An individual claiming to personally know the woman responsible for Little Carrie's seasonal wardrobe changes contacted Haunted Kansas on March 17. This contact wanted to prove her authenticity and has since sent us pictures of Carrie's hat, stocking cap, and bonnet. She also had the initials added to the hat prior to its placement on the statue on March 23, 2002.

This image was sent to Haunted Kansas via e-mail by our anonymous contact.

So what more do we know of the motives behind the secret? Most importantly, the woman stresses that it is not done out of disrespect but out of reverence. The following comments are reported by our contact to come directly from the woman herself:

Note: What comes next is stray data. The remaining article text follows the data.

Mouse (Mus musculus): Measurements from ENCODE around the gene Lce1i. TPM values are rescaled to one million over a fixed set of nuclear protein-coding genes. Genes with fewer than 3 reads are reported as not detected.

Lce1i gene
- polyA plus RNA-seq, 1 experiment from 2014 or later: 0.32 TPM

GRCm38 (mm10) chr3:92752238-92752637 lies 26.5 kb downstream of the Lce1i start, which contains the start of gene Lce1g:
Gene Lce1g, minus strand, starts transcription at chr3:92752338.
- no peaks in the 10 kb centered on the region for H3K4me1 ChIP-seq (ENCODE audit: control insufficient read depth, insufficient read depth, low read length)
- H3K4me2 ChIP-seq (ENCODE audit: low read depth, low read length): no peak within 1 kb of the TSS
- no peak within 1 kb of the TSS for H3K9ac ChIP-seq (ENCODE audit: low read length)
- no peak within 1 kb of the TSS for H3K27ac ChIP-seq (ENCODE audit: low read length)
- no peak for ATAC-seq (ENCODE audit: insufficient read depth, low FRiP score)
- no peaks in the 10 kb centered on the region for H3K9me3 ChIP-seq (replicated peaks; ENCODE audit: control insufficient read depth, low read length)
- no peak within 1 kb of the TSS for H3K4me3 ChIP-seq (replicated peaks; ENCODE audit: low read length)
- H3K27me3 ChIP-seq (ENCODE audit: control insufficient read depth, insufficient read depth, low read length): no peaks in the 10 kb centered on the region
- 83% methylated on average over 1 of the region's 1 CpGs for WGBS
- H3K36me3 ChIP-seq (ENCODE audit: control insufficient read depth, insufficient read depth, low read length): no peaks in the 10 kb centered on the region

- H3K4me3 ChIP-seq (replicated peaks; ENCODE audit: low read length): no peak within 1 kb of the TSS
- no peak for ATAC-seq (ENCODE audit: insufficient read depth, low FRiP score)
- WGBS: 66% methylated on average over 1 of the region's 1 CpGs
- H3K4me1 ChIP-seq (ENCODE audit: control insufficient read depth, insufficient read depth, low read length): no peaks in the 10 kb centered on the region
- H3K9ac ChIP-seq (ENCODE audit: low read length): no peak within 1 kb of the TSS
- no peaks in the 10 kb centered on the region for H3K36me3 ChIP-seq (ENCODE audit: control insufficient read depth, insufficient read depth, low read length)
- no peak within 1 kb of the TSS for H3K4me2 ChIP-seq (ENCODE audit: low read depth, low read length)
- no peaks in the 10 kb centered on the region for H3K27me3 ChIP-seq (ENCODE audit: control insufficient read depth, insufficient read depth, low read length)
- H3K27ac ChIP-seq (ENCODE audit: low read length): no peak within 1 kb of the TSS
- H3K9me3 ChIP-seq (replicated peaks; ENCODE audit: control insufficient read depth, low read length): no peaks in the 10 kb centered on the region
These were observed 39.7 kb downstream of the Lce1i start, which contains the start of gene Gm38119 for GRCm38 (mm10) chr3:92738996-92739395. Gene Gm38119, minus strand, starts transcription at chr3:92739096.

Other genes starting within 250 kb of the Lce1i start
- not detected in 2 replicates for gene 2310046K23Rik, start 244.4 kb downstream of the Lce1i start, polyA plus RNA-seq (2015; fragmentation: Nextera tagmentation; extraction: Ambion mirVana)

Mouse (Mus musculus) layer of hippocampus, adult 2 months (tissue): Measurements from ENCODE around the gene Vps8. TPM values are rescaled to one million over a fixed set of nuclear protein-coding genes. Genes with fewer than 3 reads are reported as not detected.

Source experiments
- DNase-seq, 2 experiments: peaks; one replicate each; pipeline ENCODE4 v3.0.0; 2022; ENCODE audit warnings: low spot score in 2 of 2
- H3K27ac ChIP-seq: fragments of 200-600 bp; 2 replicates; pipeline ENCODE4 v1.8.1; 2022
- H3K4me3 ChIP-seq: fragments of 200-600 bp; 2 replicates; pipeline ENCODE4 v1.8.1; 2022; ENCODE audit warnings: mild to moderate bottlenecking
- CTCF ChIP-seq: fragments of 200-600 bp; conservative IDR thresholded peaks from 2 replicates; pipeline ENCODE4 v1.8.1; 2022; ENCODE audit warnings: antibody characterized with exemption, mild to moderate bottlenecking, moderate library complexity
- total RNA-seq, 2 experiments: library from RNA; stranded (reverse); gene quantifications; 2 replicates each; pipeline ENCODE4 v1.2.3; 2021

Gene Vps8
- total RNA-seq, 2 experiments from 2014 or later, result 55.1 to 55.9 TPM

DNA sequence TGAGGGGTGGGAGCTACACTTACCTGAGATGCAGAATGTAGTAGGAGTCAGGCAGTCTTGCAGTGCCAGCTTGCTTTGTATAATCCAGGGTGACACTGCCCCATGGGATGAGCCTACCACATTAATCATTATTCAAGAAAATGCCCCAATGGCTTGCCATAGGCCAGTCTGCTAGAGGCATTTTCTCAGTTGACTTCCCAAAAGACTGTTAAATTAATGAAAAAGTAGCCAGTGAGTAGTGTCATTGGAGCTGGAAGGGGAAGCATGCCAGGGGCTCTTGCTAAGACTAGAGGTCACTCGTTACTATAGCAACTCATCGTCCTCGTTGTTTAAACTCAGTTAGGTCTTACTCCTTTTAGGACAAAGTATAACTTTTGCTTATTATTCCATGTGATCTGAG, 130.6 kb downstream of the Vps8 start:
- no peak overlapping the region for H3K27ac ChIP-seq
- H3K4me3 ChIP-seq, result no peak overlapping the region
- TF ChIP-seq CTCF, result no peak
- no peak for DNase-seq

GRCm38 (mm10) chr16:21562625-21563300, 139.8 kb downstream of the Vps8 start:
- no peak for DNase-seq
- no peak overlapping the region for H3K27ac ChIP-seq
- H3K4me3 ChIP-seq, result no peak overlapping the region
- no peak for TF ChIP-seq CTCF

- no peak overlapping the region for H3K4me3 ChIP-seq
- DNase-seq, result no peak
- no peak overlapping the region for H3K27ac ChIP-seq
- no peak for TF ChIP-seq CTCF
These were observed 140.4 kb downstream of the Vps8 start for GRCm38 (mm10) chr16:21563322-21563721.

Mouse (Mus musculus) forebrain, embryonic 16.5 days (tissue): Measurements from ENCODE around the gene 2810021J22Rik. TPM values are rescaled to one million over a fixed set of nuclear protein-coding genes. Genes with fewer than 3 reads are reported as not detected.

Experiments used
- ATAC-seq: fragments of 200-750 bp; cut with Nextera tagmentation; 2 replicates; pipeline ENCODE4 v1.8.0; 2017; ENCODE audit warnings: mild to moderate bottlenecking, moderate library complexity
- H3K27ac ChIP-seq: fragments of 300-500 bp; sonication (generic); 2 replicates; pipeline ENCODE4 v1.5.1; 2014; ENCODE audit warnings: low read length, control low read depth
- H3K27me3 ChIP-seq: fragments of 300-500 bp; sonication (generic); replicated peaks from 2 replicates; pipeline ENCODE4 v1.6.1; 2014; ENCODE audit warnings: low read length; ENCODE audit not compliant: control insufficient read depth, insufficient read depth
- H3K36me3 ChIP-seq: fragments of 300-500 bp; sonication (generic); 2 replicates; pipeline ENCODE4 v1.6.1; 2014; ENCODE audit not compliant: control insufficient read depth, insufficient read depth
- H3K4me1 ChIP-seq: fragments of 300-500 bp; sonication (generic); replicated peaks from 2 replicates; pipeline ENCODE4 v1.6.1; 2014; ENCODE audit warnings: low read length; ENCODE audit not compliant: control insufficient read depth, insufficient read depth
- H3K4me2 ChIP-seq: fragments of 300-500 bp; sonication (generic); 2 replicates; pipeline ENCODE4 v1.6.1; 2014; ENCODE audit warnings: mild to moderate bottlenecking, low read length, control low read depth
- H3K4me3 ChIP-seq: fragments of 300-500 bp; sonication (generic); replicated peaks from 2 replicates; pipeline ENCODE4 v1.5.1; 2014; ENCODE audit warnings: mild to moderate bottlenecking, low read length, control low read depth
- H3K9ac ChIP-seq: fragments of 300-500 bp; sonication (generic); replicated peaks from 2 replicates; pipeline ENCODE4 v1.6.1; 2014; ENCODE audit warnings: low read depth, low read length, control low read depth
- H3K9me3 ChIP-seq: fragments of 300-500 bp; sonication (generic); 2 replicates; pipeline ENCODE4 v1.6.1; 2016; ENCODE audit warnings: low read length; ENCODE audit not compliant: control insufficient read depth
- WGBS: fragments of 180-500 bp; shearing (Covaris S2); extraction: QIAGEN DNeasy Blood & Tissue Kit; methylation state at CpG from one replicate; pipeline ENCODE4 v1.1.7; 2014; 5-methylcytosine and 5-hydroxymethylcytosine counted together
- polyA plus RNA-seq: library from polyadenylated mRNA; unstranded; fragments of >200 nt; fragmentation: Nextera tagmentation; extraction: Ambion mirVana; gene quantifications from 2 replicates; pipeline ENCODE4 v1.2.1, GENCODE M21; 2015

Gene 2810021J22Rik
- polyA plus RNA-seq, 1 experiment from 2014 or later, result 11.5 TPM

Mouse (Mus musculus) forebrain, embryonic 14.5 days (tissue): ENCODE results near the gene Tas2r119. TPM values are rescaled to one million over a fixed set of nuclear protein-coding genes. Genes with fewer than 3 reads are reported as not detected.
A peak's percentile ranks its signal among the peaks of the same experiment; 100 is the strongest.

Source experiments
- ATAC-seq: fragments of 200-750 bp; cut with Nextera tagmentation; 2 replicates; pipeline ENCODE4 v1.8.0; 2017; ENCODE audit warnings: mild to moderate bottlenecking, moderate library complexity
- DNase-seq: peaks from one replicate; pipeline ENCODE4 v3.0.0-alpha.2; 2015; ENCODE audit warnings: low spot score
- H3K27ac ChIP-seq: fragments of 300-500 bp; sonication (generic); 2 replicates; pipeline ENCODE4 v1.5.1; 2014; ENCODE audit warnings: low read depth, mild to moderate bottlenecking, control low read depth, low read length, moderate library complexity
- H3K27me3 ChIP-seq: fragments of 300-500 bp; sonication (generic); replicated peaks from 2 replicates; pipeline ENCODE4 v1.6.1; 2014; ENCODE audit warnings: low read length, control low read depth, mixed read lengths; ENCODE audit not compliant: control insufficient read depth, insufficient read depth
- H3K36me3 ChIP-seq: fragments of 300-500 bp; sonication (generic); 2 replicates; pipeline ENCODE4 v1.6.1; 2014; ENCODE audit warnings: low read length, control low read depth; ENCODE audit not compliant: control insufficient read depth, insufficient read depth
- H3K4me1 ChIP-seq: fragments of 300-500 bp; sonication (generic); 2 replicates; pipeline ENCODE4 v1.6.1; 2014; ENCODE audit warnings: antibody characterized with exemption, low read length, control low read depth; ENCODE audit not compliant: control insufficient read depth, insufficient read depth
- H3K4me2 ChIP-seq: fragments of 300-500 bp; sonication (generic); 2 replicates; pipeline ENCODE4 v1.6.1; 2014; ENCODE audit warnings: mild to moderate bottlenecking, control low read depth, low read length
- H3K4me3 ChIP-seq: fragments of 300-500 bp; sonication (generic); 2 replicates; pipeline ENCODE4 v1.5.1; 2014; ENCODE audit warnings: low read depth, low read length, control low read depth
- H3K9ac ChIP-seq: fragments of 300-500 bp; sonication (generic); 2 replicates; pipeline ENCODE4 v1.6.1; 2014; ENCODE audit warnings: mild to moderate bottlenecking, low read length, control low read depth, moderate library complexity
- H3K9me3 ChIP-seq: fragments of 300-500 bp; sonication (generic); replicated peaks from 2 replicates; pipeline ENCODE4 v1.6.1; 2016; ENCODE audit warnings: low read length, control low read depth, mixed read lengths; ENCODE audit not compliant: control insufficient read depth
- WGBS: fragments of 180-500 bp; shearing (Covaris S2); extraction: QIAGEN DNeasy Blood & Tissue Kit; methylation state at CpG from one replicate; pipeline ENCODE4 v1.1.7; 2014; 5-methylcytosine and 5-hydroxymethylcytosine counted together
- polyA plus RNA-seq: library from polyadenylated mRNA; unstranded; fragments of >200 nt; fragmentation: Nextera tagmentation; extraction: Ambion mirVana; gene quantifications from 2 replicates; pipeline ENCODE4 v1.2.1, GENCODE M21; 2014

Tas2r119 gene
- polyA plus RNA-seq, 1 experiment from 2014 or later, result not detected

"It's been something I've had such fun doing for a long time and I think a good part of the enjoyment comes from having 'my own little secret.' Only Carrie and I knew for sure for a long period of time who would give her a hat and when. Now a third person entered into this and made you aware of some of the circumstances, which is fine with both Carrie and I, because she will never identify the source of Carrie's hats."

So some of the mystery remains. We don't know who actually slips under darkness among the tombstones to Little Carrie's grave.

But we do have her final words which indicate the tradition will continue:

"I love doing this, and Carrie loves wearing the hats. I think it's pretty neat that you are taking the time to care about Carrie and her hats."